While we've seen nice numbers of yellowfins and mahi-mahi of late, fishing trips out of Los Suenos Marina have been going for the prizes of big blue and black marlin.
January is kind of a big deal in these parts, as the planet’s top anglers head to the waters of the Central Pacific for world-class sportfishing competitions. They only come because big catches are plentiful, and that’s what we’ve been seeing in the run-up to tournament time. The weather is also a factor. We’re enjoying the first months of the dry season that stretches with big, bright clear skies into April, and so we’ve had a lot of glorious days out on the water.
Pretty much every day we’ve been bringing in mahi-mahi. Big mahi-mahi. We’re often talking in the 50 to 60-pound range, though medium-sized fish that come anywhere from 15 to 40 pounds are more common. Both inshore and while out trolling offshore we’ve been hauling them in pretty regularly. We can thank the last days of the Green Season for some of that bounty closer to shore, as up until even recently there’s still some floating debris left over from the rainy season, and the mahi-mahi love to lurk under flotsam.
We’ll see less flotsam the farther the calendar moves away from the rainy days. And if the past years are any kind of indication, we’ll start to see mahi-mahi drop off somewhat as the water warms up and the sailfish season goes into full swing. Then, usually, how the cycle goes, we’ll start to see mahi-mahi density pick up again when they arrive in bigger numbers in late August and early September.
As most experienced fishermen know, how one kind of fish behaves affects others. So the mahi-mahi offshore mean there has been plenty of big blue marlin heading out to feed on them. And we’ve been right there to hook the marlin at their feeding grounds. As we don’t see much-floating debris far out in open water, we’ve been trolling with live bait for marlin, and coming up with a few every day, sometimes up to five, but three is really the average. As for size, most of the blue marlin we’re seeing range anywhere from 150 to 250 pounds, with some bigger and smaller, but that’s been about the norm. An exciting catch that’s the thrill of a lifetime for many, hooking one of these magnificent fighters on shouldn’t be missed.
When serious anglers head to Los Suenos, most have one thing in the backs of their minds -- black marlin. It’s the top bucket-list check-off and quite possibly the most thrilling catch you’ll see in your lifetime. While it’s not as easy as hooking mahi-mahi, with some patience live baiting we’re hooking them regularly, about one to three bites per outing when that’s our focus. While offshore has been hit-and-miss for black marlin, trolling the inshore reefs has been seeing most of the action. That’s where the big ones of late, often ranging from 300 to 500 pounds, have been found, putting on amazing aerial displays with powerful leaps when hooked. While blacks are around all year, now is a particularly good time to go after them.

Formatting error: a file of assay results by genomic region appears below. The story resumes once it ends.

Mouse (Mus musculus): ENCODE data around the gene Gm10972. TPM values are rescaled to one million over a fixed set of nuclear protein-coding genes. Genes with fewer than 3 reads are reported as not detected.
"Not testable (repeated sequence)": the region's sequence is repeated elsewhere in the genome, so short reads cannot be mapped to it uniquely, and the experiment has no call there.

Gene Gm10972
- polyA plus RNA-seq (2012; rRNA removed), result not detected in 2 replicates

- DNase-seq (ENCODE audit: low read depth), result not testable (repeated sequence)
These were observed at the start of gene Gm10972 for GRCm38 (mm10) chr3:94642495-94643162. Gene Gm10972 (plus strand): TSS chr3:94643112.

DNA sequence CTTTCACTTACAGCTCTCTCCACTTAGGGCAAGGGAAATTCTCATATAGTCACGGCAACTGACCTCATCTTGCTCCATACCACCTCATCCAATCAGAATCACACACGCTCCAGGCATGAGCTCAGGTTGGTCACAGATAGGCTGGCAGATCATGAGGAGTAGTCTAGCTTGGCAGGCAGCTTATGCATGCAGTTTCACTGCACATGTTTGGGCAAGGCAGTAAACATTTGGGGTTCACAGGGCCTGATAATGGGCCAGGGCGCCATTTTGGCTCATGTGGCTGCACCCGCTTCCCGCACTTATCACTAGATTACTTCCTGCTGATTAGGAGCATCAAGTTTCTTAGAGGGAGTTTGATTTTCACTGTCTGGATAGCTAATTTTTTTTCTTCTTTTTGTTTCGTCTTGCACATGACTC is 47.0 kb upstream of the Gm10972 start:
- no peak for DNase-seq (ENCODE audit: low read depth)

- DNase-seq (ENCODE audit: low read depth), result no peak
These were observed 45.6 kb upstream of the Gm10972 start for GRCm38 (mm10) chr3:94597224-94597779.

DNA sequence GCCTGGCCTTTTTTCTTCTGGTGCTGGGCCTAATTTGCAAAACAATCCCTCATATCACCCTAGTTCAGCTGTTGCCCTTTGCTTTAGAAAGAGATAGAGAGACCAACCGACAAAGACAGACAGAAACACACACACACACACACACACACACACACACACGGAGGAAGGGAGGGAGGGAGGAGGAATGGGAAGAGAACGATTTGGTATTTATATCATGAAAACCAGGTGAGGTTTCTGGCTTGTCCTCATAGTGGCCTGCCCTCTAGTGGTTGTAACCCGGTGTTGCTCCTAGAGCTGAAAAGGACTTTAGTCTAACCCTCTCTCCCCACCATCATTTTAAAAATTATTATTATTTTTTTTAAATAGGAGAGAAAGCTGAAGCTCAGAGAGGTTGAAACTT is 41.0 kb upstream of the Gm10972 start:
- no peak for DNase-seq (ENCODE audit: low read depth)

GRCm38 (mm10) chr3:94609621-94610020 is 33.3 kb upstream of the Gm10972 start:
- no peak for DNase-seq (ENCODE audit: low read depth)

It’s also a pretty good time of the year right now for striped marlin. True, they don’t have the size and power of the black marlin, usually coming in at around 100 to 150 pounds. But there have been a few 200 pounders in the mix recently. As they’re not as big as black, stripeys put on even more spectacular shows when hooked, jumping high with acrobatic grace. And we’re seeing them in bigger numbers than black marlin, with high-density time usually running from the middle of December until well into February.
Yeah, we almost always include yellowfins in our reports, because we can always go after them. We see pods of spinner dolphins; we bring in tuna, as simple as that. It does require watching for birds, and chasing the pods takes time and you usually end up covering some serious water, but once you get to them it’s nice hauls almost guaranteed. For the bigger ones, live baiting, we’ll land them in the 80 to 100-pound range. More common in recent days, we’re seeing them in the medium 30 to 50-pound range. So if you want to invest in the distance, targeting tuna almost guarantees you’ll end the day with a big box full of fine table fish.
While boats are often more focused going offshore at this time of year, peak inshore season is just about upon us. January and February are a great time to go along the inshore reefs. While most of the year roosterfish are usually hooked in the 10 to 20-pound range, we’ll start to see bigger ones up to 80 pounds. Roosters are especially fun for younger anglers as they’re serious fighters when hooked, but their smaller size (compared to marlin) means that even newbies can handle them. With their iconic spines that stick straight up, they also make for awesome photos on the boat.
But inshore isn’t all about roosters. We’ve been going for groupers by deep dropping at around 200 to 400 feet. Jacks and snappers have been in the mix, and, even though we’re not going after them, you can usually count on some mahi-mahi to show up inshore and add to the bounty of the table fish you’re bringing home.